a holding structure back in the United Kingdom, become too big in
India for the industry's own good? Will competing networks such
as IPG, Omnicom, Publicis, Dentsu and Havas take cue from an aggressive
WPP and up their ante in the country?
| Most people in the industry agree that at
the creative end group-wise synergies is a non-issue, since
all agency brands compete aggressively for the same business
''Ownership does not matter. What matters is
ideology, and Indian managers will drive ideology in this market,''
says O&M India's Chairman & National Creative Director,
Piyush Pandey. He may be right. Most people in the industry agree
that at the creative end, group-wise synergies is a non-issue, since
all agency brands compete aggressively for the same business. And
that media consolidation has already happened with Group M accounting
for around Rs 3,000 crore worth of ad purchase. So, Redffusion's
media kitty being added to Group M it won't change the rules of
the game any significantly.
With Reliance-backed Mudra Communications the
only big Indian-owned agency (Omnicom's DDB Needham owns just 10
per cent in it) still standing solo, does it mean that any agency
worth buying in India, from a global group's point of view, is already
bought? Well, yes and no. If you look at agencies such as Madison
Communications, which is perhaps the only serious competition to
WPP's Group M in India and is headed and zealously guarded by the
feisty Sam Balsara, the answer is a No. Then, for every Madison
there are dozens of small and medium Indian-owned agencies that
are game. So there is room for more acquisitions by WPP or one of
its rivals. ''Sadly, from the point of view of Omnicom or IPG, there
is just no big agency left worth looking for acquisition in India,''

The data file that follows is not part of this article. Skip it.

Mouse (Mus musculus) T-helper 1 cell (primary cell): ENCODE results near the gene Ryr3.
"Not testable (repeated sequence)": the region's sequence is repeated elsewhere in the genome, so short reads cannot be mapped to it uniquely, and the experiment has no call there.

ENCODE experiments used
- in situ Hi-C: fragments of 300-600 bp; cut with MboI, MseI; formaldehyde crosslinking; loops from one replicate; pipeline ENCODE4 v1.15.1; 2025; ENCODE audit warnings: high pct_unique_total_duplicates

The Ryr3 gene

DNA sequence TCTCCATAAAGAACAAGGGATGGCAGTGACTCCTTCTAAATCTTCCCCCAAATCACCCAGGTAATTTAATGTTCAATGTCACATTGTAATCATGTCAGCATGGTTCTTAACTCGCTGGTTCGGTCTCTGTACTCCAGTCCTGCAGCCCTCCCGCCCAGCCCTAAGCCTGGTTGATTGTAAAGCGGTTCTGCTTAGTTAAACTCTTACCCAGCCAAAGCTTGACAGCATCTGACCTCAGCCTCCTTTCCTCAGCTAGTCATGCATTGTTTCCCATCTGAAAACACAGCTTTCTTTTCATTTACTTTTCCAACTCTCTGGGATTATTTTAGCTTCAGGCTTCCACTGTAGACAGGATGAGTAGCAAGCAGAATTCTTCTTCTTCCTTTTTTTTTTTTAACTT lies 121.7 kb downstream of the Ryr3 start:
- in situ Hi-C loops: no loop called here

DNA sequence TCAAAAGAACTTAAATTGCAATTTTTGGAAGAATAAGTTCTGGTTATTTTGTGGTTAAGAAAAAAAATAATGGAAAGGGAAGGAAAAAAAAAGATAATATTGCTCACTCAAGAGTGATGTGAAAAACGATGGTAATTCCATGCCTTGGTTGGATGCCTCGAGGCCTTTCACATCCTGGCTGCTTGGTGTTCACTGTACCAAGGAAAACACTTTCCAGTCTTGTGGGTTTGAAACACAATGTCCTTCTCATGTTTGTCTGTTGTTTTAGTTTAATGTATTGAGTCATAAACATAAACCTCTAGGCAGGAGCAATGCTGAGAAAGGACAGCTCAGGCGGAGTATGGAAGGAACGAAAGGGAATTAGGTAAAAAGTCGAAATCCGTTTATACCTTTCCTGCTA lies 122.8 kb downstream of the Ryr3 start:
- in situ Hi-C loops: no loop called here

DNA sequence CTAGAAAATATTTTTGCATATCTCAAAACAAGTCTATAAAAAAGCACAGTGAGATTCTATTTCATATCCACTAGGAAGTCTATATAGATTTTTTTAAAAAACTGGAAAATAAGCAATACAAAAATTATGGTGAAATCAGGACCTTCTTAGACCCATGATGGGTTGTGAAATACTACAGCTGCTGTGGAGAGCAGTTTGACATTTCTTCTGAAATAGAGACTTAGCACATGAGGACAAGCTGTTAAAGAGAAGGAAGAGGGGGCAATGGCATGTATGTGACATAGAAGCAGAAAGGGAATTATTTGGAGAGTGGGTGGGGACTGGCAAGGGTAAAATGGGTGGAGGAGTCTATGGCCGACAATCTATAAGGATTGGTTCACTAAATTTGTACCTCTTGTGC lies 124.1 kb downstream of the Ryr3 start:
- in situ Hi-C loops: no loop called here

says the CEO of one the Omnicom group agencies (Mudra Communications,
RK Swamy BBDO and TBWA Anthem) in the country.
WPP'S INDIA EMPIRE
» RMG David
Except for Group M, which is a media planning and buying outfit,
all the agencies are in the creative business. Rediffusion
DY&R, however, has both creative and media planning and
The moot question, then, is, if there isn't
enough size to be picked up through acquisitions, how will Omnicom,
IPG and Publicis take on WPP in India? ''Well, they could push,
much like WPP, for a media consolidation across their agencies in
India,'' says a senior manger at one of the IPG agencies (Lowe,
McCann Erickson, FCB Ulka and Enterprise Nexus) in India. Problem:
IPG and Omnicom's track record here has not been exactly impressive,
what with Omnicom unable to up its stake in Mudra or even launch
its group wide media arm, Optimum Media Direction (OMD) in the country.
But that may change with the realisation setting
in that a big market such as India cannot be left unattended for
long. And WPP-what with its $1.3-billion bid for Grey Global if
it comes through-will only get more powerful in India. ''Omnicom
may soon tie-up with Mudra to launch a majority owned new agency
in India. And IPG's media arm, Magna, will be here, latest by April
2005,'' says the CEO of a WPP competing network-agency in India
Looks like Sir Martin, who loves a good fight,
be it over his pay packet or a takeover (of Grey Worldwide at the
moment), will finally have competition gearing up for a real fight
Most people in the industry agree that at the
creative end group-wise synergies is a non-issue, since all agency
brands compete aggressively for the same business
Tux To Fly
Big Blue is pushing Linux-especially in India.
|Go Open Source: IBM India's Linux revenues
are up 50 per cent in 2004
years after IBM's former CEO Lou Gerstner decided to put the it
giant's weight behind the open source movement, and especially back
Linus Torvald-fathered Linux operating system (OS), it has set aside
a billion dollars to fuel the movement across the world. Not surprisingly,
a sizeable chunk of it is coming to India, which unlike America